An insight to the Paul D. Fleck Library & Archives’ unique social media project:
Every Item in the Artists’ Books Collection
It is no surprise that the promotion of special collections in libraries is important (even vital) given the dependence on financial and political support within the larger organization of a library. Showcasing special collections helps expand the library’s presence to local and global communities who can can cherish, learn from, and be inspired these items. So how can libraries do this via social media outlets? For this post, I wanted to share what I loved most about working as a library clerk at the Banff Centre in the winter and summer of 2014: their coupling of Tumblr and Artists’ Books!
Artists’ books are works of art that have been utilized in the form of the book. Often, they are published in small editions, though they are sometimes produced as one-of-a-kind objects. What makes these books unique is that the artist transforms a book into both an aesthetic and cerebral experience – a journey that can be physical, linguistic, and visual from a spectrum of cultural, political, and social views and/or messages. The New York City based, non-profit, grant-supported bookstore, Printed Matter, Inc. explains it best:
“Unlike an art book, catalog or monograph that tend to showcase artworks created in another medium, the term ‘artists’ books’ refers to publications that have been conceived as artworks in their own right. These ‘projects for the page’ are generally inexpensive, often produced in large or open editions, and are democratically available. The book is a medium that allows an artist’s work to be accessible to a multitude of people in different locations at any given time. The more copies produced the more widely the work can be distributed; it is this potential to reach a larger audience that lends the book its social qualities and increases its political possibilities. In this way, the artists’ book can be an incredibly powerful communicative force.” (Printed Matter, Inc.)
Also, you can click here for an introductory video on the history of how artists’ books came to be in the 1950s and 1960s.
I got into artists’ books mostly because of my time at the Banff Centre. Both my supervisor (an amazing librarian and mentor) and my duties as a library clerk introduced me to the world of artists’ books, and how social media plays a vital role in promoting an enhancing access to these unique works.
Below: the Paul D. Fleck Library & Archives: storage and displays of their Artists’ Books Collection
As you can see from the few photos above, it can be quite difficult to access artists’ books. It isn’t just the Banff Centre that has them stored this way. Most institutions want to protect and preserve artists’ books (understandably) because they are treated as more than just books but also as physical art objects. Yet there is also a polarity of professional opinions out there: to promote or to preserve? seems to be the question…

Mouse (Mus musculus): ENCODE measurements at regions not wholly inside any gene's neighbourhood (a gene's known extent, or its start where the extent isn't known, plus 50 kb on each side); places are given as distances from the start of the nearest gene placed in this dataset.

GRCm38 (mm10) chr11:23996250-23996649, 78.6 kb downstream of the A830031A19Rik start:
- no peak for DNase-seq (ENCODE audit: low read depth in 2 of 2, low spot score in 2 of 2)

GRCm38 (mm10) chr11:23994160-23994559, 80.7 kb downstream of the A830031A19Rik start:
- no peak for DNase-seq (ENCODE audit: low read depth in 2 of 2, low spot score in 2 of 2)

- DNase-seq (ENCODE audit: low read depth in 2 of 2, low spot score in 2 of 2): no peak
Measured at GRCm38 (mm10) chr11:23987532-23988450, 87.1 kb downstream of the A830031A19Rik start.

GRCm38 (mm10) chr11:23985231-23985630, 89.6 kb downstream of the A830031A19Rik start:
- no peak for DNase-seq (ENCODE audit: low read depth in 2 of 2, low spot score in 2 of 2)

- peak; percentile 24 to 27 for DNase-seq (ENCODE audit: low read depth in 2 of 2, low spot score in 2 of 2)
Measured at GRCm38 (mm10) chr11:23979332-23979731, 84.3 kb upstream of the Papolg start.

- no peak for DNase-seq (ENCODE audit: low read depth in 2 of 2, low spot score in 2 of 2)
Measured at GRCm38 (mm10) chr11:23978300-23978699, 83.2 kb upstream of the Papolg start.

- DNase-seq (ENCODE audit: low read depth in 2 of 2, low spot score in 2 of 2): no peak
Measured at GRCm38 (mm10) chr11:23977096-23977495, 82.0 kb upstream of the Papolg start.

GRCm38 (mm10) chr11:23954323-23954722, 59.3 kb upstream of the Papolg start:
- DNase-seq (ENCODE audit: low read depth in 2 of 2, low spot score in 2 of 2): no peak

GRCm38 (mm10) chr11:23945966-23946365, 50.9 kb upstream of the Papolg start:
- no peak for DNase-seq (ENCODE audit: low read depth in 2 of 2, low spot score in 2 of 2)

Artists’ Books & Social Media: Why It Matters!
Interestingly, an article published in Art Documentation 16 years ago (Chemero 2000) emphasizes the importance of artists’ books being available in a visual platform online: “The argument for image-based access to artists’ books is supported by the fact that they are art objects as much as books, deserving more than just a catalog entry.” Below I’ve placed the catalogue record for this artist book (Sophie Calle’s Take Care of Yourself). Because these books aren’t browsable for users, the strategic use of social media can add a lot of value for users to see a glimpse of the item itself in addition to just a textual record.
What makes the Banff Centre a “lucky” library so-to-speak is that they are able to hire on an annual basis a “Library Practicum” who is a recent MLIS grad and specifically someone interested in both art librarianship and particularly working with artists’ books. The funding for the practicum has not only helped create more descriptive records for these items, but is how the idea for this tumblr project came to fruition from a past practicum librarian, Jaye Fishel.
In an interview in 2014, Jaye s makes some very interesting comments about the project itself and how social media can break down barriers that closed stacks build between a user and the item:
“My feeling is that artists’ books receive little attention across the board because few people have the opportunity to interact with them since they are often stored in restricted shelving for their own protection. I am of the stance that it is folly to staunchly protect something that is meant to be held in hand and explored up close. I think we need to create more opportunities to liberate artists’ books for a wider range of people to discover and appreciate. After all, they might be the most portable, accessible art form.”